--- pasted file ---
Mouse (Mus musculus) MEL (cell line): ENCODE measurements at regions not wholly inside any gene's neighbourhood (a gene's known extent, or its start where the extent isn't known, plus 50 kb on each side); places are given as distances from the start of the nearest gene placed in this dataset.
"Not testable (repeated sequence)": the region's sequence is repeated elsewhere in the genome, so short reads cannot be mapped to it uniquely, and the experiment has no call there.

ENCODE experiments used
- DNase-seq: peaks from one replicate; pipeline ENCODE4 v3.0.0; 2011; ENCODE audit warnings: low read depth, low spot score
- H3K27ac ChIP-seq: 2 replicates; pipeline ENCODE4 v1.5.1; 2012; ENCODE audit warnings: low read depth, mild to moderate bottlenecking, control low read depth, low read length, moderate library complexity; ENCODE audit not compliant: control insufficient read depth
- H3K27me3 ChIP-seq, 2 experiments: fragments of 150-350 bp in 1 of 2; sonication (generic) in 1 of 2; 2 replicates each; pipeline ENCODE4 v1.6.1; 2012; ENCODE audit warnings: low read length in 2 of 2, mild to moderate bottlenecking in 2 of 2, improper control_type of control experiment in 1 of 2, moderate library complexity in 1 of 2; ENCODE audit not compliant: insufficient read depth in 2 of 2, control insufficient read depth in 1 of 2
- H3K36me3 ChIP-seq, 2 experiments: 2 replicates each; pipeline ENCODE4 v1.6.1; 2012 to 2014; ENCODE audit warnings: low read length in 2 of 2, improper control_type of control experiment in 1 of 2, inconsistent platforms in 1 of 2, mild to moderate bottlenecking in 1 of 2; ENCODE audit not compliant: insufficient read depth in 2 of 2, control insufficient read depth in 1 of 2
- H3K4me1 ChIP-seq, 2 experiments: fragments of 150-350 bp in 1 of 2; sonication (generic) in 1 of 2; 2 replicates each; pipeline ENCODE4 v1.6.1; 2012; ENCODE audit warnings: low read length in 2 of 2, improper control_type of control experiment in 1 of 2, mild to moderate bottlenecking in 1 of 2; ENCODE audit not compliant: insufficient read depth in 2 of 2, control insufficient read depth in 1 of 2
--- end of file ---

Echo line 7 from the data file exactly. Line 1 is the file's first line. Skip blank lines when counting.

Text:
- H3K36me3 ChIP-seq, 2 experiments: 2 replicates each; pipeline ENCODE4 v1.6.1; 2012 to 2014; ENCODE audit warnings: low read length in 2 of 2, improper control_type of control experiment in 1 of 2, inconsistent platforms in 1 of 2, mild to moderate bottlenecking in 1 of 2; ENCODE audit not compliant: insufficient read depth in 2 of 2, control insufficient read depth in 1 of 2